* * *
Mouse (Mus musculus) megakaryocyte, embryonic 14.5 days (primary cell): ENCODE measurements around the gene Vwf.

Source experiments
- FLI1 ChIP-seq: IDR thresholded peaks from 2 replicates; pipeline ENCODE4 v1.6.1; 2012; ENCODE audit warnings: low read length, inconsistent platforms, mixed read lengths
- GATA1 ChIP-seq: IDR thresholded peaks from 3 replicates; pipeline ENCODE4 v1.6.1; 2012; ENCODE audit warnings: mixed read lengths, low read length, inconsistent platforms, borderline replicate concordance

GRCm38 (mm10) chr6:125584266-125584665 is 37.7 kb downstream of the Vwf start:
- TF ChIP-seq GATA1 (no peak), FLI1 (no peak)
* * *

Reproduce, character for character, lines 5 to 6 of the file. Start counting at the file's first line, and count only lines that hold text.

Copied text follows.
GRCm38 (mm10) chr6:125584266-125584665 is 37.7 kb downstream of the Vwf start:
- TF ChIP-seq GATA1 (no peak), FLI1 (no peak)